President-elect Donald Trump’s selection of Rep. Mick Mulvaney as his Office of Management and Budget director is a bad sign for the military.
Modern society demands that everyone have protection against the extreme financial risk posed by expensive and catastrophic health events. As Republicans come to direct the future of health policy, they should prioritize this reality by including as a cornerstone of reform, access to secure and affordable coverage for all Americans.
Congress can begin to fill in the cumulative hole of military modernization and readiness before Trump advances his first budget.
AEI president Arthur Brooks joins this week’s episode to discuss the year in review and the future of the free enterprise movement.
Trump should provide Kurds with military support and demand Iraqi Kurdistan lift its blockade. He should work with Jordan rather than Turkey to create and expand a safe haven.
This year, as every year, I believe AEI scholars are setting the standard for intelligent, civil, and nonpartisan analysis.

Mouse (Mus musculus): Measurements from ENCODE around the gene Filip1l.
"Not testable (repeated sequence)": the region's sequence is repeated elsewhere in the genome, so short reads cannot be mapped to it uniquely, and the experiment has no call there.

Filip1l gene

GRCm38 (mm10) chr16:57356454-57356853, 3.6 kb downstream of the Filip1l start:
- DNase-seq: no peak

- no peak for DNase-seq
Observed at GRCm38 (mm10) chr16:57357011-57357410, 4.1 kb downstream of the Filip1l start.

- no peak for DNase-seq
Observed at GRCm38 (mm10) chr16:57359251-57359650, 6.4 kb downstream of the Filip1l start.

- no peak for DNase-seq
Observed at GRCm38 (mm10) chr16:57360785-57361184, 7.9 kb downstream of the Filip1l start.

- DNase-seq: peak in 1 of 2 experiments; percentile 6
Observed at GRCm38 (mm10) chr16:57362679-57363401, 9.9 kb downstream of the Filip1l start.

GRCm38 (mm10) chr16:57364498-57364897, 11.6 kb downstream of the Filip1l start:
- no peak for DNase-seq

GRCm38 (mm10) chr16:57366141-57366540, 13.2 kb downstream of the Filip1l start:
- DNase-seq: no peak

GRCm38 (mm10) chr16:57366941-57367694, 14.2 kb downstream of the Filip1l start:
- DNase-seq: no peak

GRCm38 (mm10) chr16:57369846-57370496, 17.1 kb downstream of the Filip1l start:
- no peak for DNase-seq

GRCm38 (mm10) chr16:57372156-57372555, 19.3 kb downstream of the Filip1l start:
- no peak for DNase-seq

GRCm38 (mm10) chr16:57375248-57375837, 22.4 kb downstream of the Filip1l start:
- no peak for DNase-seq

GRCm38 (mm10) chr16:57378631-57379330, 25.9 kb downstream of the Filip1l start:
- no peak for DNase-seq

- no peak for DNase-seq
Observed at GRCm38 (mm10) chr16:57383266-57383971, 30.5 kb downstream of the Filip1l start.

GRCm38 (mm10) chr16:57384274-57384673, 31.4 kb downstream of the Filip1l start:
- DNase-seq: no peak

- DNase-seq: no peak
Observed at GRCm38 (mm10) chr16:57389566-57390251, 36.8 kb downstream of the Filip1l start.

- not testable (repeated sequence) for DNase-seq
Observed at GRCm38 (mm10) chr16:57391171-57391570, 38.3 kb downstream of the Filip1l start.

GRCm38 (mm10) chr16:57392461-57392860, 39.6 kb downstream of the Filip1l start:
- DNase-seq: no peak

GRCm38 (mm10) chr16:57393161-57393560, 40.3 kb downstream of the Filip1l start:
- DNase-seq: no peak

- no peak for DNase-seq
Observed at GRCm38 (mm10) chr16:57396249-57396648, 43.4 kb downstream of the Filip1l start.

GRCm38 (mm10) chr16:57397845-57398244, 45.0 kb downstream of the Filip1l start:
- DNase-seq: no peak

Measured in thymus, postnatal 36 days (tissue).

We’ve made a lot of economic progress in the last half century thanks to free market capitalism and global competition as this example illustrates — for what a single Sears TV console cost in 1964, the same amount of inflation-adjusted dollars today can buy five modern kitchen appliances and seven state-of-the-art electronics items, including a laptop computer, iPhone, iPod and a 55-inch Samsung Smart HDTV.
The holiday season may be a good time to provide some suggestions for how commentators and citizens can go forward at a time when, even more than usual, narrow margins seem to be producing widely different outcomes.
Hassett and Zhong seek to explain two aspects of betting markets: the tendency for longshots to win less often than odds would indicate and the tendency for favorites to win more often. They present empirical evidence that is consistent with the predicted presence of Knightian uncertainty and that Knightian uncertainty may be not learnable to the traders in prediction markets.